We tested the iPAL analyser method vs. our Karl Fischer titration method, and it showed good correlation between the methods. The trend in the amount of water present is monitored, and thus absolute values are not necessary. Even with KF measurements, absolute values are not measured since the result may be biased by the amount of sample used and the inherent immiscibility of oil and water. Therefore, repeat measurements are made with both the FTIR and the KF (many times with the KF) analyses. Since the FTIR measurements are so rapid, repetitive measurements are much faster and easier to carry out. The small discrepancies between the two methods are not significantly different than those obtained by carrying out two KF tests on the same sample.

After gaining confidence in the accuracy and reliability of the FTIR method, we have largely replaced our KF measurements. An example showed that the iPAL system tracked the level of moisture in both the turbine oil and the main feed pump oil.

When the moisture in the lubricating fluid is greater than the allowable specification, corrective action is taken to remove the water in the oil. There are two methods to adjust the moisture content of the turbine oil:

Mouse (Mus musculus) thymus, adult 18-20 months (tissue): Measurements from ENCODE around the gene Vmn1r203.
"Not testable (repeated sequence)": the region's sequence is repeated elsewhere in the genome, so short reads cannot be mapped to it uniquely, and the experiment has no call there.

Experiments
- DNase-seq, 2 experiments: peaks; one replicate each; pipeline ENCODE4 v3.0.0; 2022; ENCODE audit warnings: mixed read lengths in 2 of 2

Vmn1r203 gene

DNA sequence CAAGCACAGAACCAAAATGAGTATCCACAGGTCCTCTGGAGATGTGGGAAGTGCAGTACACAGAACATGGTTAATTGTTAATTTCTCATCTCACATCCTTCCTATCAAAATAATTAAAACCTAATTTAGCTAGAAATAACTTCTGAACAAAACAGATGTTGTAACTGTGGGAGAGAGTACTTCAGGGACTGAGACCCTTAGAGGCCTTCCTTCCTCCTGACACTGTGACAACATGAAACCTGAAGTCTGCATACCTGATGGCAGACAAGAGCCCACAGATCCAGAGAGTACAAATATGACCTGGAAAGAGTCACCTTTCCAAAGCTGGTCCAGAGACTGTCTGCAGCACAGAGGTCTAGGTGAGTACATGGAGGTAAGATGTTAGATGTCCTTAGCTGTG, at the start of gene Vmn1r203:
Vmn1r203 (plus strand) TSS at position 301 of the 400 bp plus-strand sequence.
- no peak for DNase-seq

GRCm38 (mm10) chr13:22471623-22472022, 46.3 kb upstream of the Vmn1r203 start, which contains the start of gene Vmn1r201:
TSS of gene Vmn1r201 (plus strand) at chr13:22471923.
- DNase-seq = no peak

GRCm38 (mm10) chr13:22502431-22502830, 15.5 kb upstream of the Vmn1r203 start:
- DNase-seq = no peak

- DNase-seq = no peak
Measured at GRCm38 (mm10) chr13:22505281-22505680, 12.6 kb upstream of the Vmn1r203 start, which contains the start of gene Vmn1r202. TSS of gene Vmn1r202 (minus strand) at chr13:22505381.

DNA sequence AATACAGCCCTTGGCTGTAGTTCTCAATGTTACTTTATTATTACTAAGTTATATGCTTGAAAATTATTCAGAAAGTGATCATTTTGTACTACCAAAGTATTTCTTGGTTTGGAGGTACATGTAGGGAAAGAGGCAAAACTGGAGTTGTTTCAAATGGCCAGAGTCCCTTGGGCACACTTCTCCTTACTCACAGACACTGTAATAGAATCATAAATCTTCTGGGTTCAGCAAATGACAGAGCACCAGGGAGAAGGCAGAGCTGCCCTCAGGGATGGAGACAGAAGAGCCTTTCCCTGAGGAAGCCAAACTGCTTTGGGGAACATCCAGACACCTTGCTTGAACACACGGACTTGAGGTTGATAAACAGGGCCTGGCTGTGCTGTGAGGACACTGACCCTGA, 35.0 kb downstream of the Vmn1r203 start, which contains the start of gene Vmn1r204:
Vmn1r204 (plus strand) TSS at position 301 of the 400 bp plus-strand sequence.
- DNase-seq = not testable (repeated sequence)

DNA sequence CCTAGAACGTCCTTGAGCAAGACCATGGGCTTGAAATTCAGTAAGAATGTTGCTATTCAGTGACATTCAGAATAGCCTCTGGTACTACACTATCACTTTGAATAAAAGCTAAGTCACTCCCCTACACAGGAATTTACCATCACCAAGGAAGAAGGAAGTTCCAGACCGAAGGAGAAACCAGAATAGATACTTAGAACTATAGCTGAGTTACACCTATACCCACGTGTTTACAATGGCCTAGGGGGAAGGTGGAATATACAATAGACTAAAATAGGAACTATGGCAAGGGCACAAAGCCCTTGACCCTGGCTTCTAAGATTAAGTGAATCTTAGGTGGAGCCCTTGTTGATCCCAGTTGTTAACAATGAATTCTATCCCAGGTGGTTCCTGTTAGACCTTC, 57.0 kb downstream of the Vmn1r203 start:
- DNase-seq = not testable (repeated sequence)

1. The turbine gland steam pressure is manually adjusted if the unit is to operate at a lower than normal load.
  2. A mechanical device that separates water from oil is used to remove moisture from the turbine main oil tank.

In addition to monitoring the level of water in oil and alerting us to take corrective action when necessary, the iPAL FTIR analyzer is used to track the effectiveness of our methods to eliminate water and return the oil to acceptable moisture limits.

The value of utilizing FTIR analysis for lubrication monitoring
There are numerous reasons why we have adopted the iPAL FTIR analyzer at Ferrybridge and have eliminated much of our Karl Fischer titration analyses.

  • FTIR analysis of water in oil is rapid.
    • The FTIR analyzer takes three to five minutes to measure the water in oil, from sample introduction to final results.
    • With the FTIR system, the level of moisture in the sample does not affect the analysis time. With KF, a low moisture (less than 0.05 percent) sample can be measured in about the same time as the FTIR; however on mid- to high-moisture samples (greater than 0.05 to 0.5 percent), the measurements can take five to 30 minutes.
  • No reagents are required for the FTIR analysis of water in oil.
    • A single drop of neat, used oil is analyzed – no reagents are required.
    • The KF method is a titration which requires test chemicals and reagents, which are expensive and must be reordered.
    • The KF method uses reagents that contain iodine and sulfur dioxide in the presence of methanol and an organic base such as pyridine or imidazole. These are potentially toxic reagents and care must be taken with regard to exposure.
  • The FTIR analysis of water in oil is easy to carry out.
    • The FTIR method is quite simple and the procedure is programmed into the system so that less-skilled personnel can make accurate measurements independent of the level of water present.
    • The KF method requires a skilled technician to carry out the analysis, and very wet oils can be challenging.